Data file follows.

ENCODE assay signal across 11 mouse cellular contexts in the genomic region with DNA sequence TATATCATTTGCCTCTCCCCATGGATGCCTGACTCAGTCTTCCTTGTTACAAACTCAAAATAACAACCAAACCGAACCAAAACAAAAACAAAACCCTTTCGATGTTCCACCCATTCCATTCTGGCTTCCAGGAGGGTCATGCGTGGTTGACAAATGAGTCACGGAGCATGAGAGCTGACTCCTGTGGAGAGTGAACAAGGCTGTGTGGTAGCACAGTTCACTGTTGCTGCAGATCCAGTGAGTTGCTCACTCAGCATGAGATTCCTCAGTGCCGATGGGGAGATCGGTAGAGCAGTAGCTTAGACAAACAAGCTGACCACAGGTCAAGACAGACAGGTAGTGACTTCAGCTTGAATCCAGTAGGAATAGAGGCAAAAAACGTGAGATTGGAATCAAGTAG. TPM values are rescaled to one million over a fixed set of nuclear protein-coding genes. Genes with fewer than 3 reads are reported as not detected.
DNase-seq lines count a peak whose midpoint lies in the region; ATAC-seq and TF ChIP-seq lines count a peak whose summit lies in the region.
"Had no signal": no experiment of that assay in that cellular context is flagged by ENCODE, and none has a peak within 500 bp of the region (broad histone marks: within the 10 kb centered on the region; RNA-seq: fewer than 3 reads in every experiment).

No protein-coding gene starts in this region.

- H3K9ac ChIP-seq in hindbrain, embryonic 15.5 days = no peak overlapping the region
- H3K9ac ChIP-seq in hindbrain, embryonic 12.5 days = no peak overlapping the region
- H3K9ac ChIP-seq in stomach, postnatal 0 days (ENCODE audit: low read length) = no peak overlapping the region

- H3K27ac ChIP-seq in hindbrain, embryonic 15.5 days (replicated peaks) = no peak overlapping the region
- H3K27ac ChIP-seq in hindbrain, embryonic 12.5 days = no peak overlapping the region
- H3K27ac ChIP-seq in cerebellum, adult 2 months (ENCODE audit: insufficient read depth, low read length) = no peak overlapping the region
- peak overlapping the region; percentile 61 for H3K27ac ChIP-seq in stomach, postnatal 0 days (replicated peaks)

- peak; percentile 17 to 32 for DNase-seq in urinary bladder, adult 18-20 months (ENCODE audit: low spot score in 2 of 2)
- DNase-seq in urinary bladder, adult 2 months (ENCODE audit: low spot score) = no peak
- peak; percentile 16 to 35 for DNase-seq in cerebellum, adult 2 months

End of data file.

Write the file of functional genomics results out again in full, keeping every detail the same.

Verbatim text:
ENCODE assay signal across 11 mouse cellular contexts in the genomic region with DNA sequence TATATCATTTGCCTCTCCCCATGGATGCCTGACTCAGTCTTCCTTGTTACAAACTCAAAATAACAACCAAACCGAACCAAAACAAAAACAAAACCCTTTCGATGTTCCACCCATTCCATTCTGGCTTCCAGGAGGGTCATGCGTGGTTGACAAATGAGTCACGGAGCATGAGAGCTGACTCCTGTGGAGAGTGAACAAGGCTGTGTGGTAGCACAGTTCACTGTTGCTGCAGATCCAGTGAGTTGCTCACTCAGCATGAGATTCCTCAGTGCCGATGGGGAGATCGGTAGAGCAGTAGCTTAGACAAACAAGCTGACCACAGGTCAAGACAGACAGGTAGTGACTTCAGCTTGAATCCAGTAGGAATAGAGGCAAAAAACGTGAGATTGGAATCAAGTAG. TPM values are rescaled to one million over a fixed set of nuclear protein-coding genes. Genes with fewer than 3 reads are reported as not detected.
DNase-seq lines count a peak whose midpoint lies in the region; ATAC-seq and TF ChIP-seq lines count a peak whose summit lies in the region.
"Had no signal": no experiment of that assay in that cellular context is flagged by ENCODE, and none has a peak within 500 bp of the region (broad histone marks: within the 10 kb centered on the region; RNA-seq: fewer than 3 reads in every experiment).

No protein-coding gene starts in this region.

- H3K9ac ChIP-seq in hindbrain, embryonic 15.5 days = no peak overlapping the region
- H3K9ac ChIP-seq in hindbrain, embryonic 12.5 days = no peak overlapping the region
- H3K9ac ChIP-seq in stomach, postnatal 0 days (ENCODE audit: low read length) = no peak overlapping the region

- H3K27ac ChIP-seq in hindbrain, embryonic 15.5 days (replicated peaks) = no peak overlapping the region
- H3K27ac ChIP-seq in hindbrain, embryonic 12.5 days = no peak overlapping the region
- H3K27ac ChIP-seq in cerebellum, adult 2 months (ENCODE audit: insufficient read depth, low read length) = no peak overlapping the region
- peak overlapping the region; percentile 61 for H3K27ac ChIP-seq in stomach, postnatal 0 days (replicated peaks)

- peak; percentile 17 to 32 for DNase-seq in urinary bladder, adult 18-20 months (ENCODE audit: low spot score in 2 of 2)
- DNase-seq in urinary bladder, adult 2 months (ENCODE audit: low spot score) = no peak
- peak; percentile 16 to 35 for DNase-seq in cerebellum, adult 2 months